“Wake Up To Wealth”




A little over 30 years ago I spent six months in France, working alongside traders, in both new and second-hand goods. Traders solely offering new goods for sale were referred to as “entrepreneurs”, while those offering second-hand anything, even clothing were referred to as “brocanteurs”. In general the term “entrepreneur” is seen as clean and above board, referring to new, as opposed to old, whilst brocanteur - is, well less blessed and a bit beneath the high toned individuals. Also the powers that be have a tendency to look at brocanteurs as receivers of stolen goods, much as they do the second-hand trade in this country. Although there has been attempts on British television to promote the word brocanteur to the extent, the word entrepreneur has been promoted; all attempts so far have not met with any success. If you can understand that the attempts to promote the title brocanteur to the status of fine antique trader, you can then see the misconception that the English language has applied to the word entrepreneur. Both words can be found in the French language dating from the 17th century. In the terminology of this page we can start to look more closely at its usage outside of its native country, that being France, quite simply in a word it is snobbery. Plain and simple snobbery applied to entrepreneur, brocanteur has not met with a similar fate.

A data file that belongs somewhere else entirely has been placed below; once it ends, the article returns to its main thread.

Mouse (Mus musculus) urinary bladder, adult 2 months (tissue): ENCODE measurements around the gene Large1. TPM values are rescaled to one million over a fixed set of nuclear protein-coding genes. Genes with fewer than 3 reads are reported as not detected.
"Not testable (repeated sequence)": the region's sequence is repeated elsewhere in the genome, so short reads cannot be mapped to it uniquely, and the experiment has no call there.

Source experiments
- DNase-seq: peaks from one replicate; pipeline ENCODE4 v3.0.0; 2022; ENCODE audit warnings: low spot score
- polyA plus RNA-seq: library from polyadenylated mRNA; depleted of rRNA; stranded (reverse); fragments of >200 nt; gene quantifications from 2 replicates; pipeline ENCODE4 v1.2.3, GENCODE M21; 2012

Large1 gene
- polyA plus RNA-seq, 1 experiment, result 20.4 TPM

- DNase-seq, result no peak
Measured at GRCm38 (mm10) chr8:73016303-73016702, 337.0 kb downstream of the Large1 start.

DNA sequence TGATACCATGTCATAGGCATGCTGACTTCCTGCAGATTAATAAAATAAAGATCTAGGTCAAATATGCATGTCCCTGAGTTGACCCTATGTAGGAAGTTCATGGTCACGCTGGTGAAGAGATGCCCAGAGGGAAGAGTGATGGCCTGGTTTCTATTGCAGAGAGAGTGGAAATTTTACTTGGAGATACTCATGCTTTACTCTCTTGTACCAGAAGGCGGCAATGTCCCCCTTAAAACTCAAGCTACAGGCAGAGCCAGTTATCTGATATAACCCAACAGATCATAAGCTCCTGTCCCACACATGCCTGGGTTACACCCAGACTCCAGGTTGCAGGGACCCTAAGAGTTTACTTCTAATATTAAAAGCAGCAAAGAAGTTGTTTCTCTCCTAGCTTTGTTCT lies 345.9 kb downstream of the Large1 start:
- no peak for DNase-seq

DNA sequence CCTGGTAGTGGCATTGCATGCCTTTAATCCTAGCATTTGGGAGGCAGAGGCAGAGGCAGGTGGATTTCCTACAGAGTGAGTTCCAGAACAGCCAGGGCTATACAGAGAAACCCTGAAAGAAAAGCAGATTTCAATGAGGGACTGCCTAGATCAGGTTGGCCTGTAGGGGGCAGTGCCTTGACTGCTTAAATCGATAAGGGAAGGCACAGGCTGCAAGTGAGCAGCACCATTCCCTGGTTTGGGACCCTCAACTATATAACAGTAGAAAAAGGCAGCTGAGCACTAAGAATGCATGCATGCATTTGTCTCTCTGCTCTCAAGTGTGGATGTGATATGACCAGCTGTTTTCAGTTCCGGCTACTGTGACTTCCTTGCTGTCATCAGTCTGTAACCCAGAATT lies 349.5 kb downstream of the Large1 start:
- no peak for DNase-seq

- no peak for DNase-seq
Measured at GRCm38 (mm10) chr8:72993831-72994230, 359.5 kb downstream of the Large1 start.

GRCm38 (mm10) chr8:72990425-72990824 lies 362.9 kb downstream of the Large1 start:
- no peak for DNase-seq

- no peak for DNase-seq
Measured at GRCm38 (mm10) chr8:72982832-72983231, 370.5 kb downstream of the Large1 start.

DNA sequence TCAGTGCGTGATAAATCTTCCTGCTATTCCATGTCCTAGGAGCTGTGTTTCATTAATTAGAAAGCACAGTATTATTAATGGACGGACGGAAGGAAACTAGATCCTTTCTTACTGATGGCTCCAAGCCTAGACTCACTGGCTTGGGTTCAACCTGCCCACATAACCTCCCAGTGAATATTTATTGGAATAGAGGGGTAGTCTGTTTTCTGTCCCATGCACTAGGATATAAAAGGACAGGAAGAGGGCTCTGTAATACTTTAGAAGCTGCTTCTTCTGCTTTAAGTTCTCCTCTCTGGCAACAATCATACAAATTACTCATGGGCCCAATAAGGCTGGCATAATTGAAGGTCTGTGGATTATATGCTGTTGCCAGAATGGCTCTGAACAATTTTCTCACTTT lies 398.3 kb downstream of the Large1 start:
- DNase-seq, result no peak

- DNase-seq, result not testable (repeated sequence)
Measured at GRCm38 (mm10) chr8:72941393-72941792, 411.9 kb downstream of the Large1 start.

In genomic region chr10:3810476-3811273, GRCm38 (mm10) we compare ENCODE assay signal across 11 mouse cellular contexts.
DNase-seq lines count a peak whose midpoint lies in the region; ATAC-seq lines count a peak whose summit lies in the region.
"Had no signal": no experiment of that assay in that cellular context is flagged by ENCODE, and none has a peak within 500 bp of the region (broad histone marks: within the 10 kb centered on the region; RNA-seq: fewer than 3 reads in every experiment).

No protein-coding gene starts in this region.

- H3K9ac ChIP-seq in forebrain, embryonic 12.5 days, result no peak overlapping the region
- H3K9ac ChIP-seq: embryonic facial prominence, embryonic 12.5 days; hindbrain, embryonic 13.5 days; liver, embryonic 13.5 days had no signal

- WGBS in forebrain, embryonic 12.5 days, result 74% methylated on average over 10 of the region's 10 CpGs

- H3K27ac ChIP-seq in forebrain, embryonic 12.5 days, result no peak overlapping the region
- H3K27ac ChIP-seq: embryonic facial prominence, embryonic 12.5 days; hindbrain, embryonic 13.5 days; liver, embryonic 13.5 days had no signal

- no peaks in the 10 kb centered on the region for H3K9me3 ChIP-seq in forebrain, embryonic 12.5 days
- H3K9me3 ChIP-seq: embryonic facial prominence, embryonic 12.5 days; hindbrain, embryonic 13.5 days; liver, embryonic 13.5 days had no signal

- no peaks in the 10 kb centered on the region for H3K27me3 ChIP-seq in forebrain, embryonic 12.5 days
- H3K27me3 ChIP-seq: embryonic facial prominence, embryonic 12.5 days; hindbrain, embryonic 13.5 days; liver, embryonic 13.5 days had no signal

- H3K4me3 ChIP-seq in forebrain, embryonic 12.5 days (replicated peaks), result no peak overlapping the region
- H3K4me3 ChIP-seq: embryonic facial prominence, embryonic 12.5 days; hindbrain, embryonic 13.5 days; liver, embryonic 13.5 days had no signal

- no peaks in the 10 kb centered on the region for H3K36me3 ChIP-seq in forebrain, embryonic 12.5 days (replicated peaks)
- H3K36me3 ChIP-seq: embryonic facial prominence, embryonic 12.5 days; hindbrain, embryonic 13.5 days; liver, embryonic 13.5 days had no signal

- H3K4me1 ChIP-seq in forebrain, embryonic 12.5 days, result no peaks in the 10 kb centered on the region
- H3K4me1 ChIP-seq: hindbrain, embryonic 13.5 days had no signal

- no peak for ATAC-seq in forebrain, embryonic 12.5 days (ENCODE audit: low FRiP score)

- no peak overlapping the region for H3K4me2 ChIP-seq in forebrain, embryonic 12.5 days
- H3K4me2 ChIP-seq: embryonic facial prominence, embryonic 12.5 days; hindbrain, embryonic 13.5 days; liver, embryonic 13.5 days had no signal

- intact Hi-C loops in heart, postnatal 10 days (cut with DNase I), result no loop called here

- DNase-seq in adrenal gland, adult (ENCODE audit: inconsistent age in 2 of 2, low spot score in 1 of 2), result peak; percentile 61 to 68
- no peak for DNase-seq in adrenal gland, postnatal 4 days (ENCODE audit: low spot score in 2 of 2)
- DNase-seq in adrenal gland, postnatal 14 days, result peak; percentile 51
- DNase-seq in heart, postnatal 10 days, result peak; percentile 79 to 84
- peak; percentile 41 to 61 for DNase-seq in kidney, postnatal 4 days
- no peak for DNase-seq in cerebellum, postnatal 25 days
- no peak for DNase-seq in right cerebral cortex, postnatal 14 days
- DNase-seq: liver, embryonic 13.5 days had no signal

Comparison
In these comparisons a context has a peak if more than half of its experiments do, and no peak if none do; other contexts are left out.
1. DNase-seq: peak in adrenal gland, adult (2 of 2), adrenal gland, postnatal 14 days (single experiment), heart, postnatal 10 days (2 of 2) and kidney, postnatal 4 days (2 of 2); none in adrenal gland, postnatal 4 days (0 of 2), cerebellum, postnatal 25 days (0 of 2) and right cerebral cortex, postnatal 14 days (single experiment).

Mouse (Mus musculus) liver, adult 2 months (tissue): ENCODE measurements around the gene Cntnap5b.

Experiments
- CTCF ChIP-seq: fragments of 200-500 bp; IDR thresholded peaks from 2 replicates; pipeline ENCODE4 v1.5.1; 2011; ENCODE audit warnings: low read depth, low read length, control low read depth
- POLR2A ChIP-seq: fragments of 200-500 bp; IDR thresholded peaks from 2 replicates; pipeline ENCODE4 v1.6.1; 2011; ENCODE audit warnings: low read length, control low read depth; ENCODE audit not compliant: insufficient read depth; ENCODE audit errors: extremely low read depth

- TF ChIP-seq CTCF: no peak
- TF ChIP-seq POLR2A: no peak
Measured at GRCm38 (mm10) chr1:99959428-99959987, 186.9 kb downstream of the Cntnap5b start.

The term snob was first coined in British public schools over two centuries ago and was written in the register of pupil's names like this s/nob, which was used to distinguish which was a child of nobility and which was not, as its full meaning was a short written caption, taken from the Latin to mean without nobility. Through this usage, it came over time to mean those trying to be something they're not, quite simply such people were referred to as snobs, and snobbery has been growing ever since. In the past 30 years much of the same thing is visible everywhere. Examples would be to watch TV game shows and listen to the job descriptions given. Many I suspect scripted by the programmes' directors and not the people themselves. The culture that came from the 80's became give the impression you are something you are not. The keeping up with the Jones' became a national past-time. Quite naturally, in what became modern terminology, the way was possible to incorporate the word “entrepreneur”, brocanteur with its tarnished image shall we say just did not make the grade.


I have never looked at myself as an entrepreneur. Its definition as applied is too grand. Personally I would apply it to Richard Branson and if he likes the term, fine. I don't know to the nearest million how much I am worth, what I do know is I can teach others to do as I did. From a penniless working‑class background I have travelled the course. In the days of my late 30s and 40s a publisher by the name of Donald Moore wrote many articles about me, calling me an entrepreneur, and I said the same thing then. But Donald who wore a manacle and spoke so very well was totally sold on the up‑market conception of the word entrepreneur. Brocanteur he had never heard of, nor could he spell.